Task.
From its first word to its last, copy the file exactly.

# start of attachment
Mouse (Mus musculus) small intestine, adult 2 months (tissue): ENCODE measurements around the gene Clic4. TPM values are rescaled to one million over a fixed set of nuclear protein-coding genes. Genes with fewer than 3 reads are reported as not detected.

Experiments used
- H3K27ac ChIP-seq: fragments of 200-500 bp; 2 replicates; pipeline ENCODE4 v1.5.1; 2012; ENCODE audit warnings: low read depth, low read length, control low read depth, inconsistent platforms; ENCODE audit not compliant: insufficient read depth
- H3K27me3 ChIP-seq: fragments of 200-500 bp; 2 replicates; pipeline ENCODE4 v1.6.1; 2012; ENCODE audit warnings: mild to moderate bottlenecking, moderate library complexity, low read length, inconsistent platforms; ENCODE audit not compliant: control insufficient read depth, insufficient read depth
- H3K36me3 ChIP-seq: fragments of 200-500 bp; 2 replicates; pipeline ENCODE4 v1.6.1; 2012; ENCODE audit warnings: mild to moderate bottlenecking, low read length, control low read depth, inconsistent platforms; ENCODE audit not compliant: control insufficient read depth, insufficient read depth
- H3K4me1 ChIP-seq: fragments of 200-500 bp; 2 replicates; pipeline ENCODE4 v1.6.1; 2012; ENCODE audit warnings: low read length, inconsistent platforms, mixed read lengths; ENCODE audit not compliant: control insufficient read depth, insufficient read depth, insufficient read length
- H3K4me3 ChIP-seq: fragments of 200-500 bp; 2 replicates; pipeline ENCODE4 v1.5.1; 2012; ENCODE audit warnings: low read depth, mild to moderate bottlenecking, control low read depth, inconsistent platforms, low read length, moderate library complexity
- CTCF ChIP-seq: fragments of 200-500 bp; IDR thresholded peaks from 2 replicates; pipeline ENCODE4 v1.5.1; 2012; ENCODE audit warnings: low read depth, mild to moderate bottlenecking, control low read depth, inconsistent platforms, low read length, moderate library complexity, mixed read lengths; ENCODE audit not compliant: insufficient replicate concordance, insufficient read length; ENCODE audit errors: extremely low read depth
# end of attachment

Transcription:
Mouse (Mus musculus) small intestine, adult 2 months (tissue): ENCODE measurements around the gene Clic4. TPM values are rescaled to one million over a fixed set of nuclear protein-coding genes. Genes with fewer than 3 reads are reported as not detected.

Experiments used
- H3K27ac ChIP-seq: fragments of 200-500 bp; 2 replicates; pipeline ENCODE4 v1.5.1; 2012; ENCODE audit warnings: low read depth, low read length, control low read depth, inconsistent platforms; ENCODE audit not compliant: insufficient read depth
- H3K27me3 ChIP-seq: fragments of 200-500 bp; 2 replicates; pipeline ENCODE4 v1.6.1; 2012; ENCODE audit warnings: mild to moderate bottlenecking, moderate library complexity, low read length, inconsistent platforms; ENCODE audit not compliant: control insufficient read depth, insufficient read depth
- H3K36me3 ChIP-seq: fragments of 200-500 bp; 2 replicates; pipeline ENCODE4 v1.6.1; 2012; ENCODE audit warnings: mild to moderate bottlenecking, low read length, control low read depth, inconsistent platforms; ENCODE audit not compliant: control insufficient read depth, insufficient read depth
- H3K4me1 ChIP-seq: fragments of 200-500 bp; 2 replicates; pipeline ENCODE4 v1.6.1; 2012; ENCODE audit warnings: low read length, inconsistent platforms, mixed read lengths; ENCODE audit not compliant: control insufficient read depth, insufficient read depth, insufficient read length
- H3K4me3 ChIP-seq: fragments of 200-500 bp; 2 replicates; pipeline ENCODE4 v1.5.1; 2012; ENCODE audit warnings: low read depth, mild to moderate bottlenecking, control low read depth, inconsistent platforms, low read length, moderate library complexity
- CTCF ChIP-seq: fragments of 200-500 bp; IDR thresholded peaks from 2 replicates; pipeline ENCODE4 v1.5.1; 2012; ENCODE audit warnings: low read depth, mild to moderate bottlenecking, control low read depth, inconsistent platforms, low read length, moderate library complexity, mixed read lengths; ENCODE audit not compliant: insufficient replicate concordance, insufficient read length; ENCODE audit errors: extremely low read depth